Stirring the Pot of Haitian History is the first-ever translation of Ti dife boule sou istoua Ayiti (1977), the earliest book written by Haitian anthropologist Michel-Rolph Trouillot. Challenging understandings of two centuries of Haitian history, Trouillot analyzes the pivotal role of formerly enslaved Haitian revolutionaries in the Revolution and War of Independence (1791-1804), a generation of people who became the founders of the modern Haitian state and advanced the vibrant culture that flourishes in Haiti.
The Unfinished Revolution: Haiti, Black Sovereignty and Power in the Nineteenth-Century Atlantic World addresses post-revolutionary (and contemporary) sovereignty in Haiti. Working through an archive of black politics, The Unfinished Revolution examines the charged upheaval that Haiti's arrival caused in the Atlantic world. Salt revisits this site of contestation in order to critically reflect on the ways that brokers from Haiti and across the Atlantic responded to the political existence of a nation forged from the fires of revolution and consistently racialized as black by other nation-states.
During the Haitian Revolution of 1791-1804, arguably the most radical revolution of the modern world, slaves and former slaves succeeded in ending slavery and establishing an independent state. Yet on the Spanish island of Cuba barely fifty miles distant, the events in Haiti helped usher in the antithesis of revolutionary emancipation. When Cuban planters and authorities saw the devastation of the neighboring colony, they rushed to fill the void left in the world market for sugar, to buttress the institutions of slavery and colonial rule, and to prevent "another Haiti" from happening in their own territory.
In this path-breaking work, Susan Buck-Morss draws new connections between history, inequality, social conflict, and human emancipation. Hegel, Haiti, and Universal History offers a fundamental reinterpretation of Hegel's master-slave dialectic and points to a way forward to free critical theoretical practice from the prison-house of its own debates.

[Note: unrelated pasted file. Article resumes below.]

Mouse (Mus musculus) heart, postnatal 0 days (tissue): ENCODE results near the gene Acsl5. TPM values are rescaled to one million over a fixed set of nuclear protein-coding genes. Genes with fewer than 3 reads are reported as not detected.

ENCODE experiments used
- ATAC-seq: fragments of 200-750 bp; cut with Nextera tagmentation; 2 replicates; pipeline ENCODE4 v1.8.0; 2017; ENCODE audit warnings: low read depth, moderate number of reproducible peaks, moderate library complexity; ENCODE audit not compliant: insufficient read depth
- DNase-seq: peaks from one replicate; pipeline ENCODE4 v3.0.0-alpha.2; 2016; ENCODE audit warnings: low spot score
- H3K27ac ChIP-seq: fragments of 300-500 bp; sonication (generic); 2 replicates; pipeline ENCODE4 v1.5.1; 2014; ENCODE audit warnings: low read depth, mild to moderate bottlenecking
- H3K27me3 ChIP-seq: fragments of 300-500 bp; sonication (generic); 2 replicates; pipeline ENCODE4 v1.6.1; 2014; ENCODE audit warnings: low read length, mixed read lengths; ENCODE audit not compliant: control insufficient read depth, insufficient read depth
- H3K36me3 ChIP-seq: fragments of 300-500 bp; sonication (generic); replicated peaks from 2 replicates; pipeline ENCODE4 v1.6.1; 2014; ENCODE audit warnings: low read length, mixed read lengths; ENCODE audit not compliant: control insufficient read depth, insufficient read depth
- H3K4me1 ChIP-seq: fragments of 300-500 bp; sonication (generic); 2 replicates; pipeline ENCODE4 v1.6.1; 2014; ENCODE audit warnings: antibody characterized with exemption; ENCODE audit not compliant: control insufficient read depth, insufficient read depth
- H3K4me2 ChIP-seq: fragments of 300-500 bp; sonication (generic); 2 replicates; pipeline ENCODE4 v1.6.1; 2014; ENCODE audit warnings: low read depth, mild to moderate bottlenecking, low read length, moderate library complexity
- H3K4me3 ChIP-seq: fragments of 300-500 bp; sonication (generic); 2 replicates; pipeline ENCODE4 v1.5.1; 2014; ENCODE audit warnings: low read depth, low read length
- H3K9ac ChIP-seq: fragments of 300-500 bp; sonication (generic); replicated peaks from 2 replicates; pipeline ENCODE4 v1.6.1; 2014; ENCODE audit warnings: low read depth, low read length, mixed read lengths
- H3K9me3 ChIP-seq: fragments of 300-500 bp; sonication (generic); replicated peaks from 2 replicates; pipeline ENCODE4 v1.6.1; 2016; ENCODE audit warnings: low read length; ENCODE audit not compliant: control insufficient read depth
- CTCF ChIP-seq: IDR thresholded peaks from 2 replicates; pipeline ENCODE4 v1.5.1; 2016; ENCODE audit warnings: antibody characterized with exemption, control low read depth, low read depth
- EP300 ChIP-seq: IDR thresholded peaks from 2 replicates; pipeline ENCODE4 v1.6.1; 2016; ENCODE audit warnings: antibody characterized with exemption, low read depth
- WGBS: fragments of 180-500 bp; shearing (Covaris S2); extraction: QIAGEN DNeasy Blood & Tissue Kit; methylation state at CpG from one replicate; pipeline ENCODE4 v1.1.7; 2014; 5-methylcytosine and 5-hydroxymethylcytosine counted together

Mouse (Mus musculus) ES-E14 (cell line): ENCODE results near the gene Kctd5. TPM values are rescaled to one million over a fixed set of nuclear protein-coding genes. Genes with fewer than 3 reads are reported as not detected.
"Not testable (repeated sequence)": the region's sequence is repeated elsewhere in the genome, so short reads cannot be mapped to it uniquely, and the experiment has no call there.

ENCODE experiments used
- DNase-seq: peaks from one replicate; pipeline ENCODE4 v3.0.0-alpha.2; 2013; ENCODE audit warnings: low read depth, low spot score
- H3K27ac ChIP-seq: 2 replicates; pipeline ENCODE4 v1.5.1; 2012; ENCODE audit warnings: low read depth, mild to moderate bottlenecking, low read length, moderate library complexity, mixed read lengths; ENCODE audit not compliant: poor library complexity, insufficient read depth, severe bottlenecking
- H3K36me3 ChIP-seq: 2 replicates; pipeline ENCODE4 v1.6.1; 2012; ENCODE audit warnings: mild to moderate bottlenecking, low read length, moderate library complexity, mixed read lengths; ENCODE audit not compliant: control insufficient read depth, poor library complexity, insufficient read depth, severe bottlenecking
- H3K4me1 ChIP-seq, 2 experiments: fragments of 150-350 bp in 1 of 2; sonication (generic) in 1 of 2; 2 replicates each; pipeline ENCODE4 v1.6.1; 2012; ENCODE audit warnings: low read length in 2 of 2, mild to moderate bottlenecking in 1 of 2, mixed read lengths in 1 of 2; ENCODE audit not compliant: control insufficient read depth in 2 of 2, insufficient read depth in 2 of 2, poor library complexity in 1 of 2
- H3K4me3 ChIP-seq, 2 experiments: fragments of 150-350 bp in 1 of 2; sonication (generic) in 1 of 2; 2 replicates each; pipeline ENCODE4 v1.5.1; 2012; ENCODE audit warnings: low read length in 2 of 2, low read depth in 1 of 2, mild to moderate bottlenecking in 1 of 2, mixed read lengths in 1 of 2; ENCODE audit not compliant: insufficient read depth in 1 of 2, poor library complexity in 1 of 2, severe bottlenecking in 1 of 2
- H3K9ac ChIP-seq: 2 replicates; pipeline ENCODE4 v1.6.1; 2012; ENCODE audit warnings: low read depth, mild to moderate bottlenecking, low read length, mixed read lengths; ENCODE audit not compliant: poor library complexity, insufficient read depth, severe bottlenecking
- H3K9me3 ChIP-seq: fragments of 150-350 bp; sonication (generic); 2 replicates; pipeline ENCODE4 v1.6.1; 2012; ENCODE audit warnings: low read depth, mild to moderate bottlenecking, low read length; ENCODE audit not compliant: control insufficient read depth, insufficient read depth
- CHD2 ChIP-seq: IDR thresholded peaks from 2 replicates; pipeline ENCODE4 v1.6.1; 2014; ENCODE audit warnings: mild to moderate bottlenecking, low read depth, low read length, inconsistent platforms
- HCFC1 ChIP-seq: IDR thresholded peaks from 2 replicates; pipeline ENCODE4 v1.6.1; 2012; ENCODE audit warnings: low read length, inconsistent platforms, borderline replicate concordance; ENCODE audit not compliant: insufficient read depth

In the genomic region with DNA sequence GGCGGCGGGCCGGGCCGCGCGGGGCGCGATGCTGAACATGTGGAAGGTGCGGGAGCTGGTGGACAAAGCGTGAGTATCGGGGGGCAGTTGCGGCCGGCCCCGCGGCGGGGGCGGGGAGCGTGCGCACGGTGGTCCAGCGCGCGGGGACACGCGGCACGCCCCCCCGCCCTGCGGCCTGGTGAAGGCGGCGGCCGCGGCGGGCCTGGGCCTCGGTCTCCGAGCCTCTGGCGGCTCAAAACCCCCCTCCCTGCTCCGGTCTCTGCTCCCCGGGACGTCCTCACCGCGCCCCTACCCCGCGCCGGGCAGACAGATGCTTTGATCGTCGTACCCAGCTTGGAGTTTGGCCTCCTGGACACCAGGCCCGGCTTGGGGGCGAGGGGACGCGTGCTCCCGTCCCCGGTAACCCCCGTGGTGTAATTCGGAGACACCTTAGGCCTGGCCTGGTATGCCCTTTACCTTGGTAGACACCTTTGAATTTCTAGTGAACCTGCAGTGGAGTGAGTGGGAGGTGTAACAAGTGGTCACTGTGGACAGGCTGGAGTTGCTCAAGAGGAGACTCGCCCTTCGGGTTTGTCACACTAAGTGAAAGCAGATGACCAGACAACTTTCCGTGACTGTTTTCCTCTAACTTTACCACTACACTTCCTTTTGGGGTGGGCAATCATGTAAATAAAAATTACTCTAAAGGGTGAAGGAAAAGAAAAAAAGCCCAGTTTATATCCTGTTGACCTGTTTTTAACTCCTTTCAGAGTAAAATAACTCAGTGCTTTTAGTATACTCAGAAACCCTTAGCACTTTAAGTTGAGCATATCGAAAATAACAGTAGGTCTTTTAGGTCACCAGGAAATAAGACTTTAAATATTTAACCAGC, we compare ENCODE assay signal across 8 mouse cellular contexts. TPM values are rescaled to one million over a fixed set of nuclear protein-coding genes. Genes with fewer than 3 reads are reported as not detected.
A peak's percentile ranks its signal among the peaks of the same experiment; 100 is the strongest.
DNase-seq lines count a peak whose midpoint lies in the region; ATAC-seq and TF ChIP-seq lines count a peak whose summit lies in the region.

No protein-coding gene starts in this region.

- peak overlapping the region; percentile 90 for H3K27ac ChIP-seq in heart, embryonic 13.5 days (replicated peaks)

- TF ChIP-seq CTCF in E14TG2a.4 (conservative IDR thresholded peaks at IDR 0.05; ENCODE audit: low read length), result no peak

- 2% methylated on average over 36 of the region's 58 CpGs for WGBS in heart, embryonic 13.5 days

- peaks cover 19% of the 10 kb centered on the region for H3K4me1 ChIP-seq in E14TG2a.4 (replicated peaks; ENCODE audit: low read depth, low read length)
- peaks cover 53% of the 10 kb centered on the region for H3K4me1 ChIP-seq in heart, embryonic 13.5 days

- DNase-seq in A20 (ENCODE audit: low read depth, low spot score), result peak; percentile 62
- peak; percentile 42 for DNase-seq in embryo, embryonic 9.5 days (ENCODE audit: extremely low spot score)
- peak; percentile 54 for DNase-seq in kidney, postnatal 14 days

In Haiti, History, and the Gods, Joan Dayan charts the cultural imagination of Haiti not only by reconstructing the island's history but by highlighting ambiguities and complexities that have been ignored. She investigates the confrontational space in which Haiti is created and recreated in fiction and fact, text and ritual, discourse and practice. Dayan's ambitious project is a research tour de force that gives human dimensions to this eighteenth-century French colony and provides a template for understanding the Haiti of today.
Placing the West’s failure to acknowledge the Haitian Revolution—the most successful slave revolt in history—alongside denials of the Holocaust and the debate over the Alamo, Michel-Rolph Trouillot offers a stunning meditation on how power operates in the making and recording of history. This modern classic resides at the intersection of history, anthropology, Caribbean, African-American, and post-colonial studies, and has become a staple in college classrooms around the country. In a new foreword, Hazel Carby explains the book’s enduring importance to these fields of study and introduces a new generation of readers to Trouillot’s brilliant analysis of power and history’s silences.
In the euphoria that followed the departure of Haiti's hated dictator, Jean-Claude Duvalier, most Haitian and foreign analysts treated the regimes of the two Duvaliers, father and son, as a historical nightmare created by the malevolent minds of the leaders and their supporters. Yet the crisis, economic and political, that faces this small Caribbean nation did not begin with the dictatorship, and is far from being solved, despite its departure from the scene. In this fascinating study, Haitian-born Michel-Rolph Trouillot examines the mechanisms through which the Duvaliers ruthlessly won and then held onto power for twenty-nine years.